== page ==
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Algebra in energy-momentum-mass relations

  1. Jan 24, 2015 #1
    <<Mentor note: Please always use descriptive thread titles.>>

    First of all, the title is such that it attracts most views.You see, in class our professor did some goofing around numbers and variables in the relativistic energy momentum relation:
    E2=(pc)2+m02c4
    Since the energy required to accelerate an object to a certain velocity is
    E=m0c2/√1-v2/c2,
    ∴E2=m02c4/1-v2/c2
    plug in the value of E2,
    p2c2+m02c4=m02c4/1-v2/c2
    cancel out the m02c4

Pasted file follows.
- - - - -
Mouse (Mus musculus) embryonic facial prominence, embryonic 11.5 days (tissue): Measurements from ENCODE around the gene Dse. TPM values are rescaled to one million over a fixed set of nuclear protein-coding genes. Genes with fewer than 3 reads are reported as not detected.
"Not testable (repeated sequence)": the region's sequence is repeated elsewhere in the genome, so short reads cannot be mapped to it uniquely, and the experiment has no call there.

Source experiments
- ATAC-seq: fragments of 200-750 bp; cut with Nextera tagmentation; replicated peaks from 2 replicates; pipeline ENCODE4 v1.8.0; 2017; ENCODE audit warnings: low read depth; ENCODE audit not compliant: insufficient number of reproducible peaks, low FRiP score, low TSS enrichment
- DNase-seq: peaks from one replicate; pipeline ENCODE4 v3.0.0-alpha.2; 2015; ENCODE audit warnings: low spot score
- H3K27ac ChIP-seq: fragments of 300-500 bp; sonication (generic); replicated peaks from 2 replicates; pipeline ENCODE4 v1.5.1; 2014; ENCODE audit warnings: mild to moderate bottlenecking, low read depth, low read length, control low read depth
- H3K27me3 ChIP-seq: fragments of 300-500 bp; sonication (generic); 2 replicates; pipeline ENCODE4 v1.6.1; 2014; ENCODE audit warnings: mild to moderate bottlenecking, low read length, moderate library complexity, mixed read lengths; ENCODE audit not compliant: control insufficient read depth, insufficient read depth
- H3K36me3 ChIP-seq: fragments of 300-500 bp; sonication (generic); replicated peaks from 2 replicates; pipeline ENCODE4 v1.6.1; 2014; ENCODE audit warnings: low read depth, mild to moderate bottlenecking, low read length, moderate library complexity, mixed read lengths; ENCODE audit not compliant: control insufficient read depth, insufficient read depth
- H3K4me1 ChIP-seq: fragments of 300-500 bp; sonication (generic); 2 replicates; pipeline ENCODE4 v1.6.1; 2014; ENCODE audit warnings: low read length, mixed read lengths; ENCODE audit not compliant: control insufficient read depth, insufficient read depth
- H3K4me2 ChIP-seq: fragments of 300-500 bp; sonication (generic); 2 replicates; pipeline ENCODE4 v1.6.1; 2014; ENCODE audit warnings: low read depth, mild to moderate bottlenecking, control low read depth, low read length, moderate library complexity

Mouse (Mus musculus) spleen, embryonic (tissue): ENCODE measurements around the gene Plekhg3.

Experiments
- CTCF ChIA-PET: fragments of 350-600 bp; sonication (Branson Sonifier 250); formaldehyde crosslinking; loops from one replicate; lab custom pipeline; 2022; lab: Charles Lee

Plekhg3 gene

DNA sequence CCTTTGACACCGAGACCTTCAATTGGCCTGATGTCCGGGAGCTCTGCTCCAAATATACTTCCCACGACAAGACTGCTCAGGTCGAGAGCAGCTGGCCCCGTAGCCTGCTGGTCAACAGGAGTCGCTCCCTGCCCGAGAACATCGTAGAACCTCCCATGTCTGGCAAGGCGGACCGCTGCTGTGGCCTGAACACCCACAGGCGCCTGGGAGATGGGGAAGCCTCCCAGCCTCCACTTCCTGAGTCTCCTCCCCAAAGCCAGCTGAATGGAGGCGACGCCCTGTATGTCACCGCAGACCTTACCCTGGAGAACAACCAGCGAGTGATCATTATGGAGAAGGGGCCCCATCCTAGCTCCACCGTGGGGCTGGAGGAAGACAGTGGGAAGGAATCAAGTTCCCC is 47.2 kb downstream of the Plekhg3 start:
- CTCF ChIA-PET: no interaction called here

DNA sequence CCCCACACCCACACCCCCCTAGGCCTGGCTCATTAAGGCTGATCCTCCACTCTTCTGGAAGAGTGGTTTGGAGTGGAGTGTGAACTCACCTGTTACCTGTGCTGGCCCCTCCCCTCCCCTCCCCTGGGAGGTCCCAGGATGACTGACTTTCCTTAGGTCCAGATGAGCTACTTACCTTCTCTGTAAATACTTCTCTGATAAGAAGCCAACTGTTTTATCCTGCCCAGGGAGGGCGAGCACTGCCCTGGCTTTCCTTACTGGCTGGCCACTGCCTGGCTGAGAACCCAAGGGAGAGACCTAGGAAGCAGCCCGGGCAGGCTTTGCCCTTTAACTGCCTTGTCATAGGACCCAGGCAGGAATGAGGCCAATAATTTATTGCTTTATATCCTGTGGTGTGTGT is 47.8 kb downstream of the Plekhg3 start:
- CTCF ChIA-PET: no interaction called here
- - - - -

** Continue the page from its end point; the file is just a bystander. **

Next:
so p2c2=1/1-v2/c2
    since c2= E/m,
    ⇒Ep2/m=1/1-v2/c2\
    But, p2/m = 2* K.E and since E in E=mc2 implies any form of energy,and the object gains kinetic energy through it's motion, so Ek=E
    ⇒E(2E)=1/1-v2/c2
    ⇒2E2=1/1-v2/c2
    ⇒E2=1/2(1-v2/c2)
    ⇒E2=1/2-v2/c2
    ⇒E=1/√2-v2/c2
    and that's it.No one in the room could figure out what's wrong, but our prof. said that something is wrong, but it is our job to find it out, plus, immediately one notices that if v=c, E=1 J. WTH!
     
    Last edited by a moderator: Jan 24, 2015
  2. jcsd
  3. Jan 24, 2015 #2

    phinds

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    This might actually be readable if you put in some parentheses.
     
  4. Jan 24, 2015 #3

    Bandersnatch

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    That's... an interesting piece of algebra you did there.
     
  5. Jan 24, 2015 #4
    Thanks Bandersnatch, i finally find out the mistake he did, and sorry for sounding stupid
     
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